How to Make the Most of Natural Light

Most photographers are keenly aware of the impact that lighting has on photography. Light is the basis of photography, and the right lighting can make a tremendous difference in your work.

Light can also drastically impact the feel of a photograph.  For example, while a bright, sunny daymay work well for capturing a fun, energetic portrait; a dimly lit evening may be better for pensive or brooding images.

Learning to work with natural light involves being aware of the quality and direction of light. This will help you to compose your images for maximum impact.

Here’s how you can make the most of natural light, and use it to your advantage.

Quality of Light

Natural light comes in a wide range of intensities. Depending on the time of day and the weather, you may encounter lighting situations that are bright and harsh, softly diffused, completely dark – or anything in between.

  • Rough Lighting (Mid-Day)

    Clear, sunny days when the sun is directly overhead result in harsh lighting conditions. Mid-day light is often regarded as a difficult light to work with. Harsh lighting can result in strong shadows and overexposed, washed out images. Not to mention squinting subjects.

    But if you are aware of the challenges that this time of day presents, you can work to overcome them, and can even capture some amazing images. This time of day can result in some bright, vibrant photos that are full of life and energy.

    When shooting portraits in bright sun, you may want to use a fill flash or reflector to help fill in dark shadows. You may also want to use a polarizing filter to soften the light and prevent washouts. Bright, sunny conditions are great for black and white photos since these images can benefit from high contrast lighting conditions.

    A clear day is also ideal for capturing some unique coastal shots. Since the bright light penetrates the water better, the water will appear more transparent than any other time of the day. Of course, if the light is too difficult to work with, you can always head for the shade. The overhang of a building or branches of a tree can work well to diffuse the light.

    For bright lighting conditions, the “Sunny 16” rule can be a good place to start. Set your camera to f/16 and the shutter speed to about 1/125, and work from there; increasing the shutter speed to allow less light in, or slowing it down for more.

  • Diffused Lighting (Shade and Overcast)

    Soft, diffused lighting is the type of light that you’ll find on an overcast day – or in the shade on a bright sunny day. Unlike harsh lighting, diffused lighting has very little contrast. However, this type of lighting is ideal for many situations – especially portraits since you don’t have to worry about the harsh sunlight casting strong shadows.

    This type of lighting is also great for macro photography – and other situations where you want the entire subject to be in focus. Golden Hour is another ideal time to find soft, diffused lighting. The sun is lower in the sky during this time of day and casts everything in a soft, golden glow. This type of lighting can help you to capture beautiful portraits as well as spectacular landscape images.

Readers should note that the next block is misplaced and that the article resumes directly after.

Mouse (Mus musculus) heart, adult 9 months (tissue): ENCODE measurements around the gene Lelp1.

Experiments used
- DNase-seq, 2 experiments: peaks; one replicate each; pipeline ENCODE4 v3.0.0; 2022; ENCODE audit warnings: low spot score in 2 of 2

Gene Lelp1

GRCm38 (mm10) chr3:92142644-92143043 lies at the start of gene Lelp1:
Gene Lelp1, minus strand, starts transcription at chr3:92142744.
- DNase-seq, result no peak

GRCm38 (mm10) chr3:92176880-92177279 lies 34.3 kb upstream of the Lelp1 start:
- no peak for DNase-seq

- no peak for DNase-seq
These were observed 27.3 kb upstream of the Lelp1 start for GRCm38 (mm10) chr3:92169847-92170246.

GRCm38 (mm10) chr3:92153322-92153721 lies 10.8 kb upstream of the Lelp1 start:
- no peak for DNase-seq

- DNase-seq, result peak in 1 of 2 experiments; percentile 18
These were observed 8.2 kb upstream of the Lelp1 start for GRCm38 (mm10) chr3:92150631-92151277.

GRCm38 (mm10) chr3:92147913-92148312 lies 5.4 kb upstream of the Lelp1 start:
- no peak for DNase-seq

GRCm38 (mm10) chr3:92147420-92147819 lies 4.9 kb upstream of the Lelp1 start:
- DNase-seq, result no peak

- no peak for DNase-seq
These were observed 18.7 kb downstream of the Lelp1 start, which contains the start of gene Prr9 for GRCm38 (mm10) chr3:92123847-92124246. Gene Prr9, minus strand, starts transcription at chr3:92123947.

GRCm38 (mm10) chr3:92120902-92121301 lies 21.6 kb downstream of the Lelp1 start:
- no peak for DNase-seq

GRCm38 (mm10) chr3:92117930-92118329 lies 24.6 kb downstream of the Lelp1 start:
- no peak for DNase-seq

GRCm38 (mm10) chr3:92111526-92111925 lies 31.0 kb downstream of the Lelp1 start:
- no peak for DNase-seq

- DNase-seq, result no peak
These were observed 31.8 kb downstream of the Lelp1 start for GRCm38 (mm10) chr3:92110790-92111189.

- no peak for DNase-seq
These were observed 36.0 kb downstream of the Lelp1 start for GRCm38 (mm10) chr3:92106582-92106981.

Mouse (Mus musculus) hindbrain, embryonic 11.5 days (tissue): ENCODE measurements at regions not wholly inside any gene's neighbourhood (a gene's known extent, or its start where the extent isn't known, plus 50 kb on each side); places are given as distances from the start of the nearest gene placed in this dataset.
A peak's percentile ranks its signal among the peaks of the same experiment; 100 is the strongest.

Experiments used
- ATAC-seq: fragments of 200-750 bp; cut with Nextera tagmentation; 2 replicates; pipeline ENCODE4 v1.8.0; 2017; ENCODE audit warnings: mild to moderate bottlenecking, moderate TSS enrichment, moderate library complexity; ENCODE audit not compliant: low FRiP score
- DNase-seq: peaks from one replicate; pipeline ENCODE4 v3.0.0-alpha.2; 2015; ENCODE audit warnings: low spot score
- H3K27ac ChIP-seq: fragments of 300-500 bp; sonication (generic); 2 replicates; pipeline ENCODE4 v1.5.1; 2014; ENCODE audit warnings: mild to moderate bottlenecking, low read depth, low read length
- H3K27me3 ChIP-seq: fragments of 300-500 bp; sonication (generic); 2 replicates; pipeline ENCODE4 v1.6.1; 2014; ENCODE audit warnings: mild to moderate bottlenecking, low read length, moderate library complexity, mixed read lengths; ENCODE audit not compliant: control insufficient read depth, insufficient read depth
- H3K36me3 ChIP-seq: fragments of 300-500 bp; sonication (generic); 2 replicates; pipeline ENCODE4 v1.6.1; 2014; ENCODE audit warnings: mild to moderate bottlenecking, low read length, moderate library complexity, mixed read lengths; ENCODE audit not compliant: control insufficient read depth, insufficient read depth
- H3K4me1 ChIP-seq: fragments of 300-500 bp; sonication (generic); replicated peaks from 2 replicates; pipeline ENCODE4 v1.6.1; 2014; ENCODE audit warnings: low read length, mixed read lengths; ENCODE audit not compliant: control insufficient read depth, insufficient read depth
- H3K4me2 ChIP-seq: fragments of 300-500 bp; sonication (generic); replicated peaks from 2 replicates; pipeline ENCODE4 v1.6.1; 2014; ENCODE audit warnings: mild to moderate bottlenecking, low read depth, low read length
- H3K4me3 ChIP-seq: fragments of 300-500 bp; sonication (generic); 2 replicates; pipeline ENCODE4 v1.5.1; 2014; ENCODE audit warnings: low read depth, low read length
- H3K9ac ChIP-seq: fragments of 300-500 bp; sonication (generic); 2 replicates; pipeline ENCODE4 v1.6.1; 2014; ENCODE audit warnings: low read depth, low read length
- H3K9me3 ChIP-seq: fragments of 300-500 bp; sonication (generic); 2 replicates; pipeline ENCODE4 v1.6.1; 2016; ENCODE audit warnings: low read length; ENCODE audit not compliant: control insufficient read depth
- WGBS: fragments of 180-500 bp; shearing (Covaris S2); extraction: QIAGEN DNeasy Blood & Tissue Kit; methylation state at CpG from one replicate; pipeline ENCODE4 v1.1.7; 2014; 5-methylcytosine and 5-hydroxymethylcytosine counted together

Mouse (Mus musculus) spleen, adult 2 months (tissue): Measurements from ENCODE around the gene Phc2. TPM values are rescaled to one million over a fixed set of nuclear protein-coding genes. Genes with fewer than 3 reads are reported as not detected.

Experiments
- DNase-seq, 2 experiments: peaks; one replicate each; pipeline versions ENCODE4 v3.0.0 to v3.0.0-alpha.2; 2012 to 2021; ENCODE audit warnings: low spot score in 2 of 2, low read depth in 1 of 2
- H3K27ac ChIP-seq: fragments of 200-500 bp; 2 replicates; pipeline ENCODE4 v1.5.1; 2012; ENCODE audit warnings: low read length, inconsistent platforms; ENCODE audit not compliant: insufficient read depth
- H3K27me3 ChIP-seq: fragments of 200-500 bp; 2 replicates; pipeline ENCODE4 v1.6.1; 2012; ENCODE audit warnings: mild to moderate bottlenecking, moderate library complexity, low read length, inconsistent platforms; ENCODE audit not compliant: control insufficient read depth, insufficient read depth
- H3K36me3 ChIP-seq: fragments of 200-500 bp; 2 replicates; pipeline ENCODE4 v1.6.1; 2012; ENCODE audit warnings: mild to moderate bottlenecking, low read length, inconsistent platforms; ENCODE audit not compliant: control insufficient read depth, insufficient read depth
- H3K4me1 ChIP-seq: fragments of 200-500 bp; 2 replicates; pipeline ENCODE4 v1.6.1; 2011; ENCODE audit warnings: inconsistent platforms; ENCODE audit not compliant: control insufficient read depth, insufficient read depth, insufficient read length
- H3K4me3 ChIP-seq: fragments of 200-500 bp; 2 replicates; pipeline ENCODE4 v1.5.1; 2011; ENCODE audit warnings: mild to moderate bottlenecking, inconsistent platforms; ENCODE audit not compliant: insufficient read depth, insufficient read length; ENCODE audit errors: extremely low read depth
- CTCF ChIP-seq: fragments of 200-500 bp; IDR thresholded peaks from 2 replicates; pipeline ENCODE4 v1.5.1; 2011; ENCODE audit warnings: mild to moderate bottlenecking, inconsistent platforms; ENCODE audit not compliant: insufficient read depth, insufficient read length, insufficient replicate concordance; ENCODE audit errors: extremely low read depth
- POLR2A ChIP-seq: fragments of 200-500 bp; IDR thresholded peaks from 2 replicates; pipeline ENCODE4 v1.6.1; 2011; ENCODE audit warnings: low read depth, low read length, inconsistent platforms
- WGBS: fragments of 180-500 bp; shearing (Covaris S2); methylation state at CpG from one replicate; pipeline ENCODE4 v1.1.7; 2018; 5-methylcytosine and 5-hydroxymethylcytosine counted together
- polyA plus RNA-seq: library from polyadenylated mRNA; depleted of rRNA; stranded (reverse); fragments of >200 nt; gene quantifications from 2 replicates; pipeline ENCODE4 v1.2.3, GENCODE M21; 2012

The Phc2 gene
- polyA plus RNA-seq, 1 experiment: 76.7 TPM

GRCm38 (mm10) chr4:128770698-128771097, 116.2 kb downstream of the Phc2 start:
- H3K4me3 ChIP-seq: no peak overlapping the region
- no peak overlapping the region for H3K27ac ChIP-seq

Diffused lighting is the perfect chance to get creative with your photography. For portraits or close-up images of nature, try setting a wide aperture (low f-number) to draw your subject into focus while softly blurring the background. Something like f/4 or lower is ideal. If the sun is low enough in the sky, you may even get some nice bokeh.

Direction of Light

In addition to the quality of light, the direction of light can also impact the resulting images – especially when it comes to portraiture. Knowing the direction of light can help you to know which way you should angle your camera and position your subject to get the best image.

  • Back Lighting

    Back lighting is often used for both landscapes and portraiture. Backlighting can results in great rim lighting – a glowing effect on the edges of the subject – especially during Golden Hour. Positioning your subjects with their backs to the sun can also result in some great highlights around their hair.

  • Front Lighting

    Front lighting can result in an evenly lit subject with fewer shadows. Unfortunately though, the absence of shadows can result in flat looking images, so you’ll want to gauge whether or not this type of lighting is ideal for your composition. And of course, keep in mind that having your subject face the sun can cause them to squint! As a general rule the softer the light, the better the resulting front-lit images. Early morning or evening is ideal for front-lit photos.

  • Side Lighting

    Side lighting is ideal for both portraits and landscape photography. Unlike front light which tends to be flat, side lighting creates a nice range of highlights and lowlights, resulting in images that have more depth and interest. For landscapes, side lighting can emphasize the texture of the land and make for creative and interesting photos. Side lighting is also ideal for “window portraits” – images that are captured indoors, beside a window. The light gently diffuses as it comes through the window, and presents an ideal opportunity for portraiture.

When trying to determine the best direction of light for portraits, if in doubt, position your subject and have them rotate. Walk in front of them as they turn, and you’ll soon be able to see which direction provides an optimal amount of light and shadows.